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MUSIC UNDER THE TREES

From North Adams Notes, The Advocate, July 12, 2000

By Mark E. Rondeau

You might call in upbeat music under upside-down trees.

Three members of the group Mandara gave a one-hour free African drum lesson Saturday afternoon, July 8, under Tree Logic (the upside-down trees) at MASS MoCA. Held on a clear, sunny day, the event, sponsored by North Adams Tobacco Awareness, drew both young and old.

Valerie Naranjo, cofounder of Mandara, led the lesson, with the help of Barry Olsen and Rolando Morales-Matos.

Naranjo is of Native American (Ute) and Latin American heritage. She started drumming as a child and has researched and studied in seven African countries including Ghana. Her playing in this nation in 1988 led to the declaration of a chiefly decree in the Dagara nation that women be allowed to play the gyli (JEE-lee) publicly.

Naranjo has dedicated herself to exploring the relationships between indigenous music in Africa and the Americas, and she has studied with dozens of percussion masters in America and Africa.

With smiles all around, Naranjo began the lesson by leading the children and adults present in a call and response — “Saah ink ay na ja boot.”

(This is my attempt to spell these words phonetically).

“Saah ink ay na ja boot,” she called. “Saah ink ay na ja boot,” responded the children and adults.

“Let’s do it one more time and imagine — see that window over there — there’s somebody on the other side of the building, the other side of that window, and when that person hears us, he and she and the dog and the cat and the other people that are with them are going to hear us and come over,” Naranjo said. “But if they don’t hear us they’re going to miss the whole thing.”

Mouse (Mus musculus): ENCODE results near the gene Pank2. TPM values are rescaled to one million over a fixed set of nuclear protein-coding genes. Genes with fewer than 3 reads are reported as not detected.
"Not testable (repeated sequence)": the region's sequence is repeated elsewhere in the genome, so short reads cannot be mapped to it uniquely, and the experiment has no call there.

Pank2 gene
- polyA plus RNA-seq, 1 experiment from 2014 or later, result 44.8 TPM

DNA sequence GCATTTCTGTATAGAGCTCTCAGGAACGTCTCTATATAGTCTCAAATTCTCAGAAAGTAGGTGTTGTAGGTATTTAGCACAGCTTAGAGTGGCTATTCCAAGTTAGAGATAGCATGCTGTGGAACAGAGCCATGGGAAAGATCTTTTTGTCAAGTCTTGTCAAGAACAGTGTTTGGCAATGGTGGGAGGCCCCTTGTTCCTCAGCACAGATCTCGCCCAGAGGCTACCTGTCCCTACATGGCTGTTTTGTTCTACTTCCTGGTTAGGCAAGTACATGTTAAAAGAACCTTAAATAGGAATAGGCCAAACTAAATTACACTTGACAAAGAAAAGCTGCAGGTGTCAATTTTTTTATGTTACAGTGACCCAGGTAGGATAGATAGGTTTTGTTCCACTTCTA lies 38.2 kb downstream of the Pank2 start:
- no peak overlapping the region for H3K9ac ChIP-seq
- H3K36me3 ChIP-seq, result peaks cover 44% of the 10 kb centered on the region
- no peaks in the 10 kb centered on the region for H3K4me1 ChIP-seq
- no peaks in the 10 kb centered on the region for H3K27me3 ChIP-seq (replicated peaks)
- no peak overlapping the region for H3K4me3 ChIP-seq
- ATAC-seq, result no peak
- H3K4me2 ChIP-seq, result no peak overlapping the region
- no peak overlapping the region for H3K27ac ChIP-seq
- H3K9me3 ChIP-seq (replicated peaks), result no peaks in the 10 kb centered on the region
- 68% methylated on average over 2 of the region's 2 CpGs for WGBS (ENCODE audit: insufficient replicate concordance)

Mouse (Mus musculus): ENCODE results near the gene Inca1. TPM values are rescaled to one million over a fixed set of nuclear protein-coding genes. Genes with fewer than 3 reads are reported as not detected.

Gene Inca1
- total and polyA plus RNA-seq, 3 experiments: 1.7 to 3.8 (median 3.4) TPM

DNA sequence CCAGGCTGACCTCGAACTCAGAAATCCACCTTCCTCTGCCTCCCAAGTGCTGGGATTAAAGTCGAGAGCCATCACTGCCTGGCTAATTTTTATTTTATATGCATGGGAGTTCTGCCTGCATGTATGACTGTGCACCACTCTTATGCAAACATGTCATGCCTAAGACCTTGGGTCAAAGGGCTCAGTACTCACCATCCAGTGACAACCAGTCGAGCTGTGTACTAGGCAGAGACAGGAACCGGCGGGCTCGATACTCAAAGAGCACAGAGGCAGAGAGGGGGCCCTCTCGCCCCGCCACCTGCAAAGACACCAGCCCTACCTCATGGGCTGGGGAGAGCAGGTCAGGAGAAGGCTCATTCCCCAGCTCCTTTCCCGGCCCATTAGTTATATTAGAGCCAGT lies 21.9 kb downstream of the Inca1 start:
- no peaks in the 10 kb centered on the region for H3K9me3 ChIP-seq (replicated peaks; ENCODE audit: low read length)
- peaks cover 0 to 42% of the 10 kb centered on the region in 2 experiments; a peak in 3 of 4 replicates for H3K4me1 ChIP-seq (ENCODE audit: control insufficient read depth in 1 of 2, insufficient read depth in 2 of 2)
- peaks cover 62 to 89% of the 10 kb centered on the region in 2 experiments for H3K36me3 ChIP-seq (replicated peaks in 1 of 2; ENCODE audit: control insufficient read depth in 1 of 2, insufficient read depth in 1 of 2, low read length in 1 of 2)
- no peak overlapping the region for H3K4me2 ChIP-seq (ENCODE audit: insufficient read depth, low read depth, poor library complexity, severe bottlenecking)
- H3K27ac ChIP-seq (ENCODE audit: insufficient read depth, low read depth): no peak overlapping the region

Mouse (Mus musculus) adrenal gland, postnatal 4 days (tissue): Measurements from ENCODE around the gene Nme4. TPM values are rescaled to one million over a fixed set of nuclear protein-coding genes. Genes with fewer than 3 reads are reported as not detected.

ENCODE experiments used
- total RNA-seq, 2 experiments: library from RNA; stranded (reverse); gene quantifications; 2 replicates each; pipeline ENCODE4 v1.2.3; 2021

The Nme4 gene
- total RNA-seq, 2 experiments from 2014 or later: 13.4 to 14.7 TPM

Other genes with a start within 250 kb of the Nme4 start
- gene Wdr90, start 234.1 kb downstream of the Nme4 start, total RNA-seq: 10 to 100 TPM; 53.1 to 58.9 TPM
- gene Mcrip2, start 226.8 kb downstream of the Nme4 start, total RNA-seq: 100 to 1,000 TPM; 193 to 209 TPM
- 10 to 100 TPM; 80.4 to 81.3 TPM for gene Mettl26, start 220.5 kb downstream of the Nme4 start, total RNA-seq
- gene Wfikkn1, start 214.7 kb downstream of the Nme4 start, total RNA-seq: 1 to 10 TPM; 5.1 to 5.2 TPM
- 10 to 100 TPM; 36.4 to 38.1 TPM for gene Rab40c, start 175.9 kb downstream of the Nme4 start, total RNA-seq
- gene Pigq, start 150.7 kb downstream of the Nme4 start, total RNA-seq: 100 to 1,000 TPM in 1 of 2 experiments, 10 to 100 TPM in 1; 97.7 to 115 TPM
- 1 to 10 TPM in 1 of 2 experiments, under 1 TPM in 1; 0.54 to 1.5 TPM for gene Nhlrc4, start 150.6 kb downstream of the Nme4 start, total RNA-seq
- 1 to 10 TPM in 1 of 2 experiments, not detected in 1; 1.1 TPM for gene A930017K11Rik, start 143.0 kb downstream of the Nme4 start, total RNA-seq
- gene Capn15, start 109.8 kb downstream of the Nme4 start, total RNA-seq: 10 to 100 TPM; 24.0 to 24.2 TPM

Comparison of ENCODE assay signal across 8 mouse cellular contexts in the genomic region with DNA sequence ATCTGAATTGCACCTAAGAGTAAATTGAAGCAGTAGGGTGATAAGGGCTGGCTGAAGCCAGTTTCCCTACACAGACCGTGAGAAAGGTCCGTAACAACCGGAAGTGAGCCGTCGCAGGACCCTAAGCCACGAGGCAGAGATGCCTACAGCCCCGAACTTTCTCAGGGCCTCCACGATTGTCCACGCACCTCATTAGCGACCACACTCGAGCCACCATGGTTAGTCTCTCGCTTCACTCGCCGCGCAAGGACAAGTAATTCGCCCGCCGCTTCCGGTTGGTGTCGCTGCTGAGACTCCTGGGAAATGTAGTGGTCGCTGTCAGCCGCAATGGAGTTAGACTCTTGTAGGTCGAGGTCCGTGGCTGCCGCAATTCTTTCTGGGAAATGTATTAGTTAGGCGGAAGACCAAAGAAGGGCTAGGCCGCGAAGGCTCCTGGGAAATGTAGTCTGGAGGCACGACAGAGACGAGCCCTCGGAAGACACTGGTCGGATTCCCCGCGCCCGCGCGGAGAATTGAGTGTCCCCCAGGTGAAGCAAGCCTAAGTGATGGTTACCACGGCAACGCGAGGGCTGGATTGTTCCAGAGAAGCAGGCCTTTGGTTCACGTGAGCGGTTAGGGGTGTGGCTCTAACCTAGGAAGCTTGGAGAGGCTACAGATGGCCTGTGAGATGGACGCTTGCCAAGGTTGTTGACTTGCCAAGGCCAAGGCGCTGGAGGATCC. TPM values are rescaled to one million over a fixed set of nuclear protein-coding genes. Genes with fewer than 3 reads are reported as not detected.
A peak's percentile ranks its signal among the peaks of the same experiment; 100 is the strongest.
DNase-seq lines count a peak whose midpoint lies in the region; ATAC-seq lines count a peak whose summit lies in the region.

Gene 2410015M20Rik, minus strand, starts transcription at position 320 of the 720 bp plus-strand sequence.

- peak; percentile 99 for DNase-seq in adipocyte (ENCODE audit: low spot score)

Naranjo said the phrase means, “Your father’s house has gone to spoil.”

“When someone moves out of a house and no one else moves in...a house after a while begins to look like no one lives in it,” she said. “And that what we’re singing about — a house that has been left.”

Nancy Kelly, who is making a documentary tentatively called Art to the Rescue, and her crew filmed parts of the drum lesson.

Naranjo explained the gyli, a marimba-like instrument: “This instrument is from West Africa,” she said. It is made from a gourd similar to squash, but inedible because of its bitter taste. “What you can do is let the gourds dry and use them so that the tones of the gyli will be made louder.”

The three musicians gave the children — and adults — in the audience several opportunities to play the percussive instruments, and they did so with great pleasure.

Morales-Matos seemed to have a charismatic presence and a real rapport with the children and adults present.

Asked if he enjoyed the one-hour session with the children, Morales-Matos said, “Definitely, I like to play with kids because they’re really responsive.”

“This is beautiful,” he said, noting that it gave the children the opportunity to play African Drums and different instruments.

What did he think of the upside-down trees?

“I think it’s great. It’s actually very shocking to see these,” he said. “Very interesting.”

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Above: the gathering under the Upside-Down Trees. Top: Valerie Naranjo and Rolando Morales-Matos get young people involved in the music. Photos: Mark Rondeau, 2000.

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